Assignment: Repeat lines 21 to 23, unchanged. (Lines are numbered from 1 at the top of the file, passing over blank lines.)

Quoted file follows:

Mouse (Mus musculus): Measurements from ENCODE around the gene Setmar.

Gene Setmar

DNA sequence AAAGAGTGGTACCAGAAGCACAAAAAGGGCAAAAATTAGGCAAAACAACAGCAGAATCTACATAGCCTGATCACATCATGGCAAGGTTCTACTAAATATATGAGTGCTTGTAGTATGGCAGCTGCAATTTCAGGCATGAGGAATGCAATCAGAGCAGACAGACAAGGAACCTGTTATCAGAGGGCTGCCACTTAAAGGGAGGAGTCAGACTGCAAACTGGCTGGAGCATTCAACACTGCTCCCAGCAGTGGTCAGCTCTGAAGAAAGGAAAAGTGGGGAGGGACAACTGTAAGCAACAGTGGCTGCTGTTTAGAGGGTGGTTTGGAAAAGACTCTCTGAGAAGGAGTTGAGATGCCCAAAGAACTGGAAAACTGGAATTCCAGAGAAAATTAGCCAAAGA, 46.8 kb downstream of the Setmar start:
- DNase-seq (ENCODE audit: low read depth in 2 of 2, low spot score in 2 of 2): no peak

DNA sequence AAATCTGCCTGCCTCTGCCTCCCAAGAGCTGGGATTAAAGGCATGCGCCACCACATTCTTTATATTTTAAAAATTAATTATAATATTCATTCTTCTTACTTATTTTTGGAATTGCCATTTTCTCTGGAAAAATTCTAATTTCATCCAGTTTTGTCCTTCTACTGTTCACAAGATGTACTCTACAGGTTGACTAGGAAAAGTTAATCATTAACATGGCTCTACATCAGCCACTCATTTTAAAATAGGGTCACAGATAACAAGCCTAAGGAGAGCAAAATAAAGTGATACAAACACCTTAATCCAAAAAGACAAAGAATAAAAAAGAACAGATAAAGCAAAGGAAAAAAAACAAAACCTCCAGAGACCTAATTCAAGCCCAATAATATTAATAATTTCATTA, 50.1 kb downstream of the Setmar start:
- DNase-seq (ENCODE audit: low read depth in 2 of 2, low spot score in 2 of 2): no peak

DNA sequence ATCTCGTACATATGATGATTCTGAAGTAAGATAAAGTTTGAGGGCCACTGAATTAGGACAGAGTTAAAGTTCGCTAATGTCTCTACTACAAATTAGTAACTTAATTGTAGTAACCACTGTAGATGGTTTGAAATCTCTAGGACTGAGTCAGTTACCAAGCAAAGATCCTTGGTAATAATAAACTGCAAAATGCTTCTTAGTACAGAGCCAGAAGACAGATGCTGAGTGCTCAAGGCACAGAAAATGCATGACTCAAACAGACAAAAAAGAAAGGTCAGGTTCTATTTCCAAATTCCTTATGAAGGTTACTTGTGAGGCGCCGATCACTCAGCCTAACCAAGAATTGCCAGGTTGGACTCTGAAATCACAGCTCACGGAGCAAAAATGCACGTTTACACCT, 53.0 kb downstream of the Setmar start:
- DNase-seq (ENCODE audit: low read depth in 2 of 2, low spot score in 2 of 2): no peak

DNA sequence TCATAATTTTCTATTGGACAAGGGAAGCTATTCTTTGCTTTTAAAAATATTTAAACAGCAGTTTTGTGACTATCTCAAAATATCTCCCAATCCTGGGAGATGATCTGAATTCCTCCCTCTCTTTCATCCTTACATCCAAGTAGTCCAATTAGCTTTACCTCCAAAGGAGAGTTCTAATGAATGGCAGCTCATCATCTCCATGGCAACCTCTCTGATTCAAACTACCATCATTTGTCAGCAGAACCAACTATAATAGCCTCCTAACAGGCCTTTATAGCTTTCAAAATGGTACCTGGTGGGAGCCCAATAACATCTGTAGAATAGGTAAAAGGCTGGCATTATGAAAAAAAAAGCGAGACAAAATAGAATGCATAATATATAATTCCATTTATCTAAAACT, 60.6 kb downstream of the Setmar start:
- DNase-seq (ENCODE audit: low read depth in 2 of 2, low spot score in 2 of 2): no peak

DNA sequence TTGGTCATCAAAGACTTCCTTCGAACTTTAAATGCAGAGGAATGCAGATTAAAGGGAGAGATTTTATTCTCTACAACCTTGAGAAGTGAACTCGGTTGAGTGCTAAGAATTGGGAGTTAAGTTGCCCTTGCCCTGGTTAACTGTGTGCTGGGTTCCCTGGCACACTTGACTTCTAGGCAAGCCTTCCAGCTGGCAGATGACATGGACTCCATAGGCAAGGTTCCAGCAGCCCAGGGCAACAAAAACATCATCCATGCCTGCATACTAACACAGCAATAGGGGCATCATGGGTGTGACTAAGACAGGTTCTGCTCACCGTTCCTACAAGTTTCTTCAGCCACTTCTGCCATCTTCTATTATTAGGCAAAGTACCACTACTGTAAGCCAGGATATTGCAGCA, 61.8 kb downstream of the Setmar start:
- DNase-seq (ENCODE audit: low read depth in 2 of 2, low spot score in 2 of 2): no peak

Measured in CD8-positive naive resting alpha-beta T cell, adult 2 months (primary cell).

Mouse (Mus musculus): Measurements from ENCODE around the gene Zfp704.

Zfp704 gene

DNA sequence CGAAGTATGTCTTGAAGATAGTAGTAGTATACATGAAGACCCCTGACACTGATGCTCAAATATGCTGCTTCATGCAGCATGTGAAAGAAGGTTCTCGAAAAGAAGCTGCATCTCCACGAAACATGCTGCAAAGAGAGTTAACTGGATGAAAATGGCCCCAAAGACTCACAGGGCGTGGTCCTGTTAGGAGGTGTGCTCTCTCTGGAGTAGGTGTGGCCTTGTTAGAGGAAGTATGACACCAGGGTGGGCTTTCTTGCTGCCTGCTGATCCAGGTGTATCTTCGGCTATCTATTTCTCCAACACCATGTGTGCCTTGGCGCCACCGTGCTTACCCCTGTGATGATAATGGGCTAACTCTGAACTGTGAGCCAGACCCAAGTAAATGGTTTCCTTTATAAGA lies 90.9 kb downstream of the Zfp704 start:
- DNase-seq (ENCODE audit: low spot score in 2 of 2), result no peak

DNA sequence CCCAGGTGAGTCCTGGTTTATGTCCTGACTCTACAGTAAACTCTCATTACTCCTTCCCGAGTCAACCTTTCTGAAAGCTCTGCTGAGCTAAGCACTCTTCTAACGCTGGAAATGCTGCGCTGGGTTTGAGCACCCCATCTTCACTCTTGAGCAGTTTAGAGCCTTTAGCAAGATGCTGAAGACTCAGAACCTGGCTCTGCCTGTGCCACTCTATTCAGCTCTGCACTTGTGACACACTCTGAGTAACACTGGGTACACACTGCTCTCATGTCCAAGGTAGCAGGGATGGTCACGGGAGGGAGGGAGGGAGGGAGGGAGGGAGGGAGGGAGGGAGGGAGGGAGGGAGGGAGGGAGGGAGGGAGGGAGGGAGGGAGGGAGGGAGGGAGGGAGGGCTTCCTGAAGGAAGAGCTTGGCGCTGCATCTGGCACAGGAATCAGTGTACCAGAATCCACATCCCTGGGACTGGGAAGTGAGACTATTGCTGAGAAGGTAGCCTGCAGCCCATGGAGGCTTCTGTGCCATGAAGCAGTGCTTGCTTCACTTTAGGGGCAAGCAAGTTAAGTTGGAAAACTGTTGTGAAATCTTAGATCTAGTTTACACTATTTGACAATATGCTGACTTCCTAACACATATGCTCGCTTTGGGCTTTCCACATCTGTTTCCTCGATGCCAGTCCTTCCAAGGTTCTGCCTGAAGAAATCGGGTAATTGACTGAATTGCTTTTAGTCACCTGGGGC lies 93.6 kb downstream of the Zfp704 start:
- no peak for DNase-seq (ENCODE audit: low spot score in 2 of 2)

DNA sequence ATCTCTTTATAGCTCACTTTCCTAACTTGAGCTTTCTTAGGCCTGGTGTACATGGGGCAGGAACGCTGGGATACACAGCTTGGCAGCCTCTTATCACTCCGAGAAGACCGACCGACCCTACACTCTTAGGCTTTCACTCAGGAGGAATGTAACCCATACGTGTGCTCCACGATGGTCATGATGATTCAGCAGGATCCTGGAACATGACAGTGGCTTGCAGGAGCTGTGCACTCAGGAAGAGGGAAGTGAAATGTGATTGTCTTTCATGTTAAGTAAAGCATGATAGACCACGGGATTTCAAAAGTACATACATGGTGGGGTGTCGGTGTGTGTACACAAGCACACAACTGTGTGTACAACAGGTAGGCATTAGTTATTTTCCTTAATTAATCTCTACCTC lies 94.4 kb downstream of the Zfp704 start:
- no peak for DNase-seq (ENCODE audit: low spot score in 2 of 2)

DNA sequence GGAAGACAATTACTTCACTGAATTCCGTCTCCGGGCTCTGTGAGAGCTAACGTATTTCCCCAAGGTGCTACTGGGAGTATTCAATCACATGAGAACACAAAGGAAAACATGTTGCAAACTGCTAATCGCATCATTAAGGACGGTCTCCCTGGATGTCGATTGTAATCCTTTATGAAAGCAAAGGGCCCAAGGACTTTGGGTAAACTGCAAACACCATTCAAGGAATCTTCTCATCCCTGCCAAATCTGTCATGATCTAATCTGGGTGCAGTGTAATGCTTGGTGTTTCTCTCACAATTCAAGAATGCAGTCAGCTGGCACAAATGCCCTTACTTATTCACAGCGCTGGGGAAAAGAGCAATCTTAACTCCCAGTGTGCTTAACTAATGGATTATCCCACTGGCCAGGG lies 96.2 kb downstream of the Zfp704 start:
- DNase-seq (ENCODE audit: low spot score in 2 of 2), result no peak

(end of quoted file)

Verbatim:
- no peak for DNase-seq (ENCODE audit: low spot score in 2 of 2)

DNA sequence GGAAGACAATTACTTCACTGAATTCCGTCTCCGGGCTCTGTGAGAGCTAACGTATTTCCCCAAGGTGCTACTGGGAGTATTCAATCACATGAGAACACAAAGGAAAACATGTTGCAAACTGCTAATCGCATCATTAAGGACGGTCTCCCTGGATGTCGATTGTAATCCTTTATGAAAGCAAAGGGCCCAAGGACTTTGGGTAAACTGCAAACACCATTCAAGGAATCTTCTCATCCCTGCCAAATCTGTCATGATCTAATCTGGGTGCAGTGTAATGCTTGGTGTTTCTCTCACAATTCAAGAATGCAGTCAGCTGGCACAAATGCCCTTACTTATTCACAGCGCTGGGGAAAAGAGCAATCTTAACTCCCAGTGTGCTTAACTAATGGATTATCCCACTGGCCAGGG lies 96.2 kb downstream of the Zfp704 start:
- DNase-seq (ENCODE audit: low spot score in 2 of 2), result no peak